State Accreditation: Then and Now ASSAL – July 2011 Todd Sells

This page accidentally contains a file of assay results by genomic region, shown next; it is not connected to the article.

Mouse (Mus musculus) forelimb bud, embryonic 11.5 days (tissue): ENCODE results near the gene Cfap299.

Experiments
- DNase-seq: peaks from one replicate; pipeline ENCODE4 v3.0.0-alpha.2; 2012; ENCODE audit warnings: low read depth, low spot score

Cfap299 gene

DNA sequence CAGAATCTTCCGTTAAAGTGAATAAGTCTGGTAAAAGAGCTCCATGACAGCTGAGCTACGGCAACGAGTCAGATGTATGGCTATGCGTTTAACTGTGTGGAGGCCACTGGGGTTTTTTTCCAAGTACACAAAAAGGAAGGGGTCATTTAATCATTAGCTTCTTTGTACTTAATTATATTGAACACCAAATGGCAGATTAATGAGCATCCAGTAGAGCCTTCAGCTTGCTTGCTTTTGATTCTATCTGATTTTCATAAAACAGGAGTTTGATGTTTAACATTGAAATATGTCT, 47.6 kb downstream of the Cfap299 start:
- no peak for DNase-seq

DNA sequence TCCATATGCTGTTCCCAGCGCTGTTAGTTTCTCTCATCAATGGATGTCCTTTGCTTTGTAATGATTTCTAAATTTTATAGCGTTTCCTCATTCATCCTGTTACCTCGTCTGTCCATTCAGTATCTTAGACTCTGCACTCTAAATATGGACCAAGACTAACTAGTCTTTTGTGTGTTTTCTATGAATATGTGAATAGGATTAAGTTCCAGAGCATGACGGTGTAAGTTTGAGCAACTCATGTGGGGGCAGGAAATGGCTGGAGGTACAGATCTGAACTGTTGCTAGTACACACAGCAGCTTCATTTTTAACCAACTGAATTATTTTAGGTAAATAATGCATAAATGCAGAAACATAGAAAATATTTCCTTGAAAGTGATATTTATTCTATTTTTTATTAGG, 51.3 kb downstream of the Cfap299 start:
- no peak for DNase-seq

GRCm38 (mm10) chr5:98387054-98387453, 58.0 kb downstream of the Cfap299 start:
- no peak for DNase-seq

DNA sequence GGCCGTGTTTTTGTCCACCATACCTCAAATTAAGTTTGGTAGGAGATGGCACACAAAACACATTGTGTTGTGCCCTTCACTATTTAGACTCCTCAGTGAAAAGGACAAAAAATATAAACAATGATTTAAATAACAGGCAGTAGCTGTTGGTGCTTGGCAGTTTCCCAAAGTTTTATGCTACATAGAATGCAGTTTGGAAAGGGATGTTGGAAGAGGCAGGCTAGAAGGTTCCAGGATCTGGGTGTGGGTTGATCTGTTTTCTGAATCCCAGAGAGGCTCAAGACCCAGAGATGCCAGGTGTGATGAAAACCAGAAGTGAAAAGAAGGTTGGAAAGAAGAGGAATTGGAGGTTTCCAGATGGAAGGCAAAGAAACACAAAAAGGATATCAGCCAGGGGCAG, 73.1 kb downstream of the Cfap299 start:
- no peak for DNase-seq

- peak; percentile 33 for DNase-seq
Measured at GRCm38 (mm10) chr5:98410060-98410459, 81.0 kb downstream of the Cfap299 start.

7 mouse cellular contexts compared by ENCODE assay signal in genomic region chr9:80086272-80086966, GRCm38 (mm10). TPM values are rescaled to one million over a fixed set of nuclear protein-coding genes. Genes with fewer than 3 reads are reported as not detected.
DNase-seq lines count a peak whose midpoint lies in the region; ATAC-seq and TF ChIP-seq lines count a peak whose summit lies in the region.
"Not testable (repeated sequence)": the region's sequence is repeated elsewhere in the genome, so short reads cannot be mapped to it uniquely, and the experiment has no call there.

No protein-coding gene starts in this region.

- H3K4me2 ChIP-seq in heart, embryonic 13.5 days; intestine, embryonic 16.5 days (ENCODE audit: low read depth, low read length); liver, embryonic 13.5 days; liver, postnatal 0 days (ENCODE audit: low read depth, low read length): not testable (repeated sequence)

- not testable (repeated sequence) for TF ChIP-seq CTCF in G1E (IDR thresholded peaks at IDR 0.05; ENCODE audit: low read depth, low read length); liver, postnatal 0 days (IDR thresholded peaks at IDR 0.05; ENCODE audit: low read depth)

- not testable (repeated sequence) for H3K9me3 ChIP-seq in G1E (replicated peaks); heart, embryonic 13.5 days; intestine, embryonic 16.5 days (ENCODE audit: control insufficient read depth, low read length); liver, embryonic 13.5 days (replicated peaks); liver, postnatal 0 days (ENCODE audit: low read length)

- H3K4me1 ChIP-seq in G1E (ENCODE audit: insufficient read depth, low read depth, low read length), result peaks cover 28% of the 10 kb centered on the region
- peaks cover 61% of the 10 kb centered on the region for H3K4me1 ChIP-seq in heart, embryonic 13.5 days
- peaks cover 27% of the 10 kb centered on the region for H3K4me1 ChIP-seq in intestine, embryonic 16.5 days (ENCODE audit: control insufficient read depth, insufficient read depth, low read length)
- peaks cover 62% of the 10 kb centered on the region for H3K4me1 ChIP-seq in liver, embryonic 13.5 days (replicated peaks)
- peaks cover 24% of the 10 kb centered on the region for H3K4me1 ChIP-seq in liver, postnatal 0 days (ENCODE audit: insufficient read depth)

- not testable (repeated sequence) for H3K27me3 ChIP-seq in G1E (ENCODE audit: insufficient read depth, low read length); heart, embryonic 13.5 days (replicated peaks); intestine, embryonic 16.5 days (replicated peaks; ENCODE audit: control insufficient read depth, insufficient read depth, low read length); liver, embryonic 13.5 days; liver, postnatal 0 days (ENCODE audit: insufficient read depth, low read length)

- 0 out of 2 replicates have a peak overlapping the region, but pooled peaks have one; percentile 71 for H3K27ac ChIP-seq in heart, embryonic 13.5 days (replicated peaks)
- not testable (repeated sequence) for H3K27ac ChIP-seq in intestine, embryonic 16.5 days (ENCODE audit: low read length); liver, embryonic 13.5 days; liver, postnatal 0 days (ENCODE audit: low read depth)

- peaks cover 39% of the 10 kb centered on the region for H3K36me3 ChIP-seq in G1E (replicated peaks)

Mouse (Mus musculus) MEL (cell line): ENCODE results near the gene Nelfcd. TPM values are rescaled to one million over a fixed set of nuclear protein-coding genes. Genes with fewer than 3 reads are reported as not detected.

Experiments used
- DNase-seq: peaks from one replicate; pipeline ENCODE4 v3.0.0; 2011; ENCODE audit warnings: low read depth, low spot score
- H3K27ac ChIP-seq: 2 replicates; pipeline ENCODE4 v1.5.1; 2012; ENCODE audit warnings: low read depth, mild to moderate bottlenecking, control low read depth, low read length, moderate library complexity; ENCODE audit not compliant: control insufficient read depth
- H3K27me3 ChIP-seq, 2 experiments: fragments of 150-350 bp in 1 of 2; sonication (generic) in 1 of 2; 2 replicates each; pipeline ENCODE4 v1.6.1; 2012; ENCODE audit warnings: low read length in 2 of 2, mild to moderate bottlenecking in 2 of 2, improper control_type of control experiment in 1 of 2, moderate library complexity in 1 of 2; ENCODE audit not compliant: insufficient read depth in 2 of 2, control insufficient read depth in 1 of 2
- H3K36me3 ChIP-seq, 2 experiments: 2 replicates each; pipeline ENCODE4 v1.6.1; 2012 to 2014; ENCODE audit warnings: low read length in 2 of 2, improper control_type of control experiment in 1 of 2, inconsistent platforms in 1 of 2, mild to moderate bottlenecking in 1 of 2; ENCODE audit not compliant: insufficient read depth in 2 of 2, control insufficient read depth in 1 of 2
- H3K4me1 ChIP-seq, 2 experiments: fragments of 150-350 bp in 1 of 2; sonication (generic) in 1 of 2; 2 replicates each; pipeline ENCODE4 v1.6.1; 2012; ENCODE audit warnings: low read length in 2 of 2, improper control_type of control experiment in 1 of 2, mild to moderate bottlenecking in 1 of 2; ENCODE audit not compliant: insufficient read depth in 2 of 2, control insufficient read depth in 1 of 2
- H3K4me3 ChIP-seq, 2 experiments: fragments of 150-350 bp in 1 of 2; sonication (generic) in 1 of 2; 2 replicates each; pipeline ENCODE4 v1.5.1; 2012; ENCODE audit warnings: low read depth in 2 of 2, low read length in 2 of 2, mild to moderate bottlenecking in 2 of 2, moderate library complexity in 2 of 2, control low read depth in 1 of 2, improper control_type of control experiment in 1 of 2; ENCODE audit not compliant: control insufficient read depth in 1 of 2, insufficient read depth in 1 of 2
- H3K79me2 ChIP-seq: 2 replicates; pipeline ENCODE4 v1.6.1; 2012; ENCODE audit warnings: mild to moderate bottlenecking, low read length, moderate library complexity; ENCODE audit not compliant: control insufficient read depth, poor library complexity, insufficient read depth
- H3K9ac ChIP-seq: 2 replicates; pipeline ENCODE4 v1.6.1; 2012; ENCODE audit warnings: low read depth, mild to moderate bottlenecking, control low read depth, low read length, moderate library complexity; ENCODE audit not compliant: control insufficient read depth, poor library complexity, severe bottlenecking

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<ul><li> Slide 1 </li> <li> State Accreditation: Then and Now ASSAL July 2011 Todd Sells </li> <li> Slide 2 </li> <li> Why is Accreditation Needed? Insurance company insolvencies during late 80s &amp; early 90s Rep. John Dingell - Failed Promises, Insurance Company Insolvencies Weaknesses noted in state regulation of insurance companies Report suggested that federal regulation may be more efficient 2 </li> <li> Slide 3 </li> <li> State Regulation Weaknesses Noted in the Dingell Report Information provided by companies not verified Insufficient staffing and regulatory resources No mandatory requirement regarding frequency of examinations Lack of interstate coordination and cooperation 3 </li> <li> Slide 4 </li> <li> History of the NAIC Accreditation Program Formed in 1989 Voluntary program for state insurance departments administered by the NAIC Focus on multi-state life/health and property/casualty insurers First state accredited in 1990 50 states and District of Columbia accredited 4 </li> <li> Slide 5 </li> <li> Mission Statement of the Accreditation Program The objective of the accreditation program is: To provide a process whereby solvency regulation of multi-state insurance companies can be enhanced and adequately monitored with emphasis on the following: Adequate solvency laws and regulations to protect consumers and guarantee funds. Effective and efficient financial analysis and examination processes Appropriate organizational and personnel practices To allow states to rely on the work performed by other states. 5 </li> <li> Slide 6 </li> <li> 6 Supervision and Administration of the Accreditation Program Financial Regulation Standards and Accreditation (F) Committee Chair: Linda Hall (AK) Vice Chair: Commissioner Julie Mix McPeak (TN) Open Session: Typically begins after Opening Session on first official day of National Meeting Regulator-to-Regulator Session: One day prior to first official day of the National Meeting. 1-3 hours in length, depending on agenda </li> <li> Slide 7 </li> <li> Accreditation Standards Part A: Laws and Regulations Part B: Regulatory Practices and Procedures Part C: Organizational and Personnel Practices 7 </li> <li> Slide 8 </li> <li> Part A: Laws and Regulations States must adopt certain laws and regulations for solvency 18 laws and regulations are currently required The state must have all the laws and regulations in effect to be accredited (i.e. pass or fail) 8 </li> <li> Slide 9 </li> <li> Part B: Regulatory Practices &amp; Procedures Financial Analysis 8 standards Financial Examinations 10 standards Information Sharing and Procedures for Troubled Companies 2 standards Scored by the accreditation team members 9 </li> <li> Slide 10 </li> <li> Overview of Scoring: Part B The scoring range for each component will be on a scale of 0 to 5 Must receive an average score equal to or greater than 3.0 on each of the three major subparts Minimum score of 2.0 must be attained on each individual standard Scores are confidential 10 1 = Poor4 = Very Good 2 = Needs Improvement5 = Excellent 3 = Good </li> <li> Slide 11 </li> <li> Part C: Organizational &amp; Personnel Practices 3 Standards Professional Development Minimum Educational and Experience Requirements Retention of Personnel Not scored by the accreditation team members 11 </li> <li> Slide 12 </li> <li> 12 Types of Accreditation Reviews Pre-Accreditation Review Accreditation Review Sub-Part Re-Review Interim Annual Review Periodic Reporting </li> <li> Slide 13 </li> <li> 13 Pre-Accreditation Review Performed one to two years prior to full review by NAIC Staff Duration is approximately 1.5 days High level review of financial analysis and financial examination functions to identify areas of improvement Voluntary but strongly recommended Confidential pre-accreditation report issued to the Commissioner No Committee responsibility </li> <li> Slide 14 </li> <li> 14 Accreditation Review Once every 5 years subject to interim annual reviews Duration is approximately 1 week (5 business days) Review Team composition supervised by the NAIC Accreditation Program Manager Full review of Part B &amp; C Standards by Review Team Full review of Part A Standards by NAIC Legal Division Reports distributed to the Financial Regulation Standards and Accreditation (F) Committee (FRSAC) FRSAC members vote </li> <li> Slide 15 </li> <li> 15 Sub-Part Re-Reviews May be required by the Committee in certain circumstances following a full review Utilize same accreditation team members and NAIC Accreditation Program Manager Review limited to only areas which require follow-up Same reports issued as with a full accreditation review for areas under review FRSAC members vote </li> <li> Slide 16 </li> <li> 16 Interim Annual Review Completed IARs submitted to NAIC Staff on annual basis Review performed to assess compliance Review of Part B &amp; C by NAIC Accreditation Staff Review of changes to Part A by NAIC Legal Division Required to maintain accredited status between accreditation reviews Results are communicated to the Committee each National Meeting FRSAC members vote </li> <li> Slide 17 </li> <li> 17 Periodic Reporting May be required by the Committee for continued monitoring of concerns noted in a full review or interim annual review Detailed information sent to NAIC staff NAIC staff prepare a summary memo for Committee members, including staff recommendation FRSAC members vote </li> <li> Slide 18 </li> <li> Group Discussion In your experiences, how has accreditation improved state-based regulation? How has accreditation increased collaboration between states? 18 </li> <li> Slide 19 </li> <li> How has accreditation helped the regulatory process? Information provided by companies was not verified Annual CPA audit and actuarial opinion required Insufficient staffing and regulatory resources Accreditation helped justify increased budgets/staffing 19 </li> <li> Slide 20 </li> <li> How has accreditation helped the regulatory process? No mandatory requirement regarding frequency of examinations Domestic companies must be examined no less frequently than every five years Lack of interstate coordination and cooperation Documented policy regarding such is required 20 </li> <li> Slide 21 </li> <li> Communication Tools NAIC Administrative Policies Manual of the Financial Regulation Standards and Accreditation Program Published each year as of January 1 st Hard copies of manual sent to state insurance departments Updates to manual included on the website Accreditation Website http://www.naic.org/committees_f.htm https://i-site.naic.org/cgi-bin/statenet/financial_accreditation.htm Quarterly Accreditation Newsletter 21 </li> <li> Slide 22 </li> <li> Questions? 22 </li> </ul>